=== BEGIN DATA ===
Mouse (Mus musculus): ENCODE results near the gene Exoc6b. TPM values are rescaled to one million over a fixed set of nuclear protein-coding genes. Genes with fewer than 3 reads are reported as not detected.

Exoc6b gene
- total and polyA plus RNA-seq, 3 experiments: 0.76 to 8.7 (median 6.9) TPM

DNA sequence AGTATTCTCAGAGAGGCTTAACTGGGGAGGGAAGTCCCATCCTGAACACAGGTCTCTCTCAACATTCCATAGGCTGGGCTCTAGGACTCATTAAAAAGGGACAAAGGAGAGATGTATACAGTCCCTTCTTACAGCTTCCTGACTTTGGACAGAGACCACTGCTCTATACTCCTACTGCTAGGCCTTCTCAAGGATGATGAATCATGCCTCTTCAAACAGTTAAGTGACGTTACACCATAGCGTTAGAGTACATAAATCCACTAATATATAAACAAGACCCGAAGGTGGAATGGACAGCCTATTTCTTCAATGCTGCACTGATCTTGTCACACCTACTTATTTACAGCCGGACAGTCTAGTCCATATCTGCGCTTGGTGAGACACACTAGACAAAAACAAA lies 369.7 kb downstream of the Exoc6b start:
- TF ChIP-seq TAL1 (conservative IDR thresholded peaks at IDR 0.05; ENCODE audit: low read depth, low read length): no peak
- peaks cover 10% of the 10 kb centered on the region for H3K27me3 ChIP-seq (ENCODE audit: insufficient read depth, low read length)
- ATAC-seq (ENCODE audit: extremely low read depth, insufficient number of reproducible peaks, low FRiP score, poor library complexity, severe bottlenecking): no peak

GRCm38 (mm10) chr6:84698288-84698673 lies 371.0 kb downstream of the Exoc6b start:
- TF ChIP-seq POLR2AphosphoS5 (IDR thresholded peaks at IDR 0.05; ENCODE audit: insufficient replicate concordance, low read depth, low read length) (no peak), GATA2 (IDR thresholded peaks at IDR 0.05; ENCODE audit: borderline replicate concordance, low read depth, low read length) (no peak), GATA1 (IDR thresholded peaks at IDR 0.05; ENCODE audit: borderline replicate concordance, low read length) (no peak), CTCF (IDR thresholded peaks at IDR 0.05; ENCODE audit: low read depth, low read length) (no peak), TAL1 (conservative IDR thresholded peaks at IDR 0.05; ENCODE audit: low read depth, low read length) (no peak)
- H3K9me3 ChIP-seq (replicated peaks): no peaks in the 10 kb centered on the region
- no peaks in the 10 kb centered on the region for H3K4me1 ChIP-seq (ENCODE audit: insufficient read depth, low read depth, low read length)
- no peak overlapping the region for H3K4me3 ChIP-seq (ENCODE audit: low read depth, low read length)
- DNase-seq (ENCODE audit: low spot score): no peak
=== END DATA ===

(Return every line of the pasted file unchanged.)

Mouse (Mus musculus): ENCODE results near the gene Exoc6b. TPM values are rescaled to one million over a fixed set of nuclear protein-coding genes. Genes with fewer than 3 reads are reported as not detected.

Exoc6b gene
- total and polyA plus RNA-seq, 3 experiments: 0.76 to 8.7 (median 6.9) TPM

DNA sequence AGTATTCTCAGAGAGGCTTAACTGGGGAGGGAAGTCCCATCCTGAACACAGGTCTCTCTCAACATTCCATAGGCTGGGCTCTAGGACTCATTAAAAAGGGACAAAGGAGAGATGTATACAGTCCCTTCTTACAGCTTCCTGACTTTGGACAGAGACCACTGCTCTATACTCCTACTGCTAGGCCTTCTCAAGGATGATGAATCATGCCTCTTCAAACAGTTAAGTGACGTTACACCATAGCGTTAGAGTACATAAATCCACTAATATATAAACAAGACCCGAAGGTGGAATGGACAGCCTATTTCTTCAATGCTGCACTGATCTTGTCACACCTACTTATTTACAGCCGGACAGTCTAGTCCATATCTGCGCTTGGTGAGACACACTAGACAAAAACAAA lies 369.7 kb downstream of the Exoc6b start:
- TF ChIP-seq TAL1 (conservative IDR thresholded peaks at IDR 0.05; ENCODE audit: low read depth, low read length): no peak
- peaks cover 10% of the 10 kb centered on the region for H3K27me3 ChIP-seq (ENCODE audit: insufficient read depth, low read length)
- ATAC-seq (ENCODE audit: extremely low read depth, insufficient number of reproducible peaks, low FRiP score, poor library complexity, severe bottlenecking): no peak

GRCm38 (mm10) chr6:84698288-84698673 lies 371.0 kb downstream of the Exoc6b start:
- TF ChIP-seq POLR2AphosphoS5 (IDR thresholded peaks at IDR 0.05; ENCODE audit: insufficient replicate concordance, low read depth, low read length) (no peak), GATA2 (IDR thresholded peaks at IDR 0.05; ENCODE audit: borderline replicate concordance, low read depth, low read length) (no peak), GATA1 (IDR thresholded peaks at IDR 0.05; ENCODE audit: borderline replicate concordance, low read length) (no peak), CTCF (IDR thresholded peaks at IDR 0.05; ENCODE audit: low read depth, low read length) (no peak), TAL1 (conservative IDR thresholded peaks at IDR 0.05; ENCODE audit: low read depth, low read length) (no peak)
- H3K9me3 ChIP-seq (replicated peaks): no peaks in the 10 kb centered on the region
- no peaks in the 10 kb centered on the region for H3K4me1 ChIP-seq (ENCODE audit: insufficient read depth, low read depth, low read length)
- no peak overlapping the region for H3K4me3 ChIP-seq (ENCODE audit: low read depth, low read length)
- DNase-seq (ENCODE audit: low spot score): no peak